elements of a truss and study a common method for analyzing the forces acting in a truss.
6.1A
Simple Trusses
A truss consists of straight members connected at joints, as shown in Fig. 6.2a.
Truss members are connected at their extremities only; no member is continuous through a joint. In Fig. 6.2a, for example, there is no member AB; instead
301
302
Analysis of Structures
C
D
B
A
P
(a)
C
we have two distinct members AD and DB. Most actual structures are made
of several trusses joined together to form a space framework. Each truss is
designed to carry those loads that act in its plane and thus may be treated as a
two-dimensional structure.
In general, the members of a truss are slender and can support little lateral load; all loads, therefore, must be applied at the various joints and not to
the members themselves. When a concentrated load is to be applied between
two joints or when the truss must support a distributed load, as in the case of a
bridge truss, a floor system must be provided. The floor transmits the load to
the joints through the use of stringers and floor beams (Fig. 6.3).
D
A
B
P
(b)
Fig. 6.2
(a) A typical truss consists of
straight members connected at joints; (b) we
can model a truss as two-force members
connected by pins.
Stringer
Joints
Floor beam
Fig. 6.3
A floor system of a truss uses stringers and floor beams to transmit an
applied load to the joints of the truss.
Photo 6.2
Shown is a pin-jointed
connection on the approach span to the San
Francisco–Oakland Bay Bridge.
Courtesy Godden Collection. National Information Service
for Earthquake Engineering, University of California,
Berkeley
(a) Tension
Fig. 6.4
(b) Compression
A two-force member of a truss can
be in tension or compression.
We assume that the weights of the truss members can be applied to
the joints, with half of the weight of each member applied to each of the
two joints the member connects. Although the members are actually joined
together by means of welded, bolted, or riveted connections, it is customary
to assume that the members are pinned together; therefore, the forces acting
at each end of a member reduce to a single force and no couple. This enables
us to model the forces applied to a truss member as a single force at each end
of the member. We can then treat each member as a two-force member, and
we can consider the entire truss as a group of pins and two-force members
(Fig. 6.2b). An individual member can be acted upon as shown in either of
the two sketches of Fig. 6.4. In Fig. 6.4a, the forces tend to pull the member
apart, and the member is in tension; in Fig. 6.4b, the forces tend to push the
member together, and the member is in compression. Some typical trusses are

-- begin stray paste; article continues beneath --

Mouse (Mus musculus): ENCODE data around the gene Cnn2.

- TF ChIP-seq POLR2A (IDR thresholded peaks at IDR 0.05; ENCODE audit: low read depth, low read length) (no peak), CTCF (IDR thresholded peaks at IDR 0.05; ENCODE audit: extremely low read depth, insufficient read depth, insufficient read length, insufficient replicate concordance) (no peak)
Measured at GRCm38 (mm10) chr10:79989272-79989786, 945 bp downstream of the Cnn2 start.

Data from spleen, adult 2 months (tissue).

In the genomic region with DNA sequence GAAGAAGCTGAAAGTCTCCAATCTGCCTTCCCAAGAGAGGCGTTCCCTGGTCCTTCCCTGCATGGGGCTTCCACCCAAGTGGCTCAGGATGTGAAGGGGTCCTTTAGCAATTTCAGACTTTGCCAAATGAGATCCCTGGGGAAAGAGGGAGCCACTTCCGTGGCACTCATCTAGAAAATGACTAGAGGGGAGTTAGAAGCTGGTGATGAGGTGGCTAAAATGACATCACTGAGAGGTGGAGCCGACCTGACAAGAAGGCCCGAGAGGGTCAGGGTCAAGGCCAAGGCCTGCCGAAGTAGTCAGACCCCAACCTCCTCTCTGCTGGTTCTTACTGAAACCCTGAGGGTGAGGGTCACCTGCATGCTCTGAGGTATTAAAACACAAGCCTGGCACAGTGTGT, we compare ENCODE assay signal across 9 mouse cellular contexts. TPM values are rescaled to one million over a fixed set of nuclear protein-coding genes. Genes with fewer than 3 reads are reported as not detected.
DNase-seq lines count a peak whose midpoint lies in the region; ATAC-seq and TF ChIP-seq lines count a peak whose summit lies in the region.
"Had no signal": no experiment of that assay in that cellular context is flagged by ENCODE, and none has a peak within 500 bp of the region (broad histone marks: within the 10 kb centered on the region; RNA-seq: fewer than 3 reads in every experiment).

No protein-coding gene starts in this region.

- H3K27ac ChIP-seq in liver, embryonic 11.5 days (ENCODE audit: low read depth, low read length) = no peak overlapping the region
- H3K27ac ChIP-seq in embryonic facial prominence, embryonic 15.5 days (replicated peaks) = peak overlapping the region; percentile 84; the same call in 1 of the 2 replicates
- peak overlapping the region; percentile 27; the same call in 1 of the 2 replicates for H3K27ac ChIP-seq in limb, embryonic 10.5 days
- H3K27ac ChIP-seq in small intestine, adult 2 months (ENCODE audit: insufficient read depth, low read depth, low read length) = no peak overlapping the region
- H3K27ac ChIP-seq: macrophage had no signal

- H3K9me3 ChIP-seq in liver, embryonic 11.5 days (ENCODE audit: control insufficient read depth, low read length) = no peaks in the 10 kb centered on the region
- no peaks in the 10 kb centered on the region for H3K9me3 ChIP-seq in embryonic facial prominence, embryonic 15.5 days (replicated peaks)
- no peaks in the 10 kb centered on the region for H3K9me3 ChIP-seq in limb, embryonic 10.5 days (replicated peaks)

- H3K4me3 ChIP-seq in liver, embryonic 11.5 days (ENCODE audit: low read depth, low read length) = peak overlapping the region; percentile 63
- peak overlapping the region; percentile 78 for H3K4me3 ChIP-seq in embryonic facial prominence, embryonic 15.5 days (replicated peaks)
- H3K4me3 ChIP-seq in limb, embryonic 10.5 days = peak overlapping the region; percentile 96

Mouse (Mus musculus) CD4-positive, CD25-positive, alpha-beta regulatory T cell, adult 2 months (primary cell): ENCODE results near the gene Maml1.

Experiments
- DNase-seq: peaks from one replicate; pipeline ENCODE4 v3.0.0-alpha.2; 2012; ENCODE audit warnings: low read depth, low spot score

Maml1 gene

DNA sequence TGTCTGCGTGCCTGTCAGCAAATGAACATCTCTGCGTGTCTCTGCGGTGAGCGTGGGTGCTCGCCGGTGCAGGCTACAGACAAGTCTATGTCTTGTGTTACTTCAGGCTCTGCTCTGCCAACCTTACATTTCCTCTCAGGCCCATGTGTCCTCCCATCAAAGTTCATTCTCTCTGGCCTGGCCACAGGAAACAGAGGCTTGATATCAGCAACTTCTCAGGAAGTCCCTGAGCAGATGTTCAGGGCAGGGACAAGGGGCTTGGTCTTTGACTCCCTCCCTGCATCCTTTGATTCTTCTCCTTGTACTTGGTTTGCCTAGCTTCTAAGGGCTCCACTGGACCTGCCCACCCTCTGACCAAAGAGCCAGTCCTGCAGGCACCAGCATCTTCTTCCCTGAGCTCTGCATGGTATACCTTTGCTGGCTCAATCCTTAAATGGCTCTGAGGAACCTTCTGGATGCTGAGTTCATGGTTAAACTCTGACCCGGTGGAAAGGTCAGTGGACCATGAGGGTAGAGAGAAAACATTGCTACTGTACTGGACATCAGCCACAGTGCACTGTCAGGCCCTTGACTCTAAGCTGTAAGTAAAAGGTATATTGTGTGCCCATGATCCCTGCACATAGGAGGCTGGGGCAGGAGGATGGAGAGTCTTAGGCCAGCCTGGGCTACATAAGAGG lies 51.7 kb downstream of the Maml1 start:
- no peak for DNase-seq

shown in Fig. 6.5.
Consider the truss of Fig. 6.6a, which is made of four members connected by pins at A, B, C, and D. If we apply a load at B, the truss will greatly
deform, completely losing its original shape. In contrast, the truss of Fig. 6.6b,
which is made of three members connected by pins at A, B, and C, will deform
only slightly under a load applied at B. The only possible deformation for this
truss is one involving small changes in the length of its members. The truss of
Fig. 6.6b is said to be a rigid truss, the term “rigid” being used here to indicate
that the truss will not collapse.
As shown in Fig. 6.6c, we can obtain a larger rigid truss by adding two
members BD and CD to the basic triangular truss of Fig. 6.6b. We can repeat
303
6.1 Analysis of Trusses
Howe
Pratt
Fink
Typical Roof Trusses
Pratt
Warren
Howe
K truss
Baltimore
Typical Bridge Trusses
Cantilever portion
of a truss
Bascule
Other Types of Trusses
Fig. 6.5
You can often see trusses in the design of a building roof, a bridge, or other other larger
structures.
A
C
B
A
C'
D
B
B
G
C
B
B'
(a)
D
A
C
(b)
A
C
(c)
Fig. 6.6
E
F
D
(d )
(a) A poorly designed truss that cannot support a load; (b) the most elementary rigid truss consists of a simple
triangle; (c) a larger rigid truss built up from the triangle in (b); (d) a rigid truss not made up of triangles alone.
this procedure as many times as we like, and the resulting truss will be rigid if
each time we add two new members they are attached to two existing joints and
connected at a new joint. (The three joints must not be in a straight line.) A truss
that can be constructed in this manner is called a simple truss.
Note that a simple truss is not necessarily made only of triangles. The
truss of Fig. 6.6d, for example, is a simple truss that we constructed from triangle ABC by adding successively the joints D, E, F, and G. On the other hand,
rigid trusses are not always simple trusses, even when they appear to be made
of triangles. The Fink and Baltimore trusses shown in Fig. 6.5, for instance, are
not simple trusses, because they cannot be constructed from a single triangle in
304
Analysis of Structures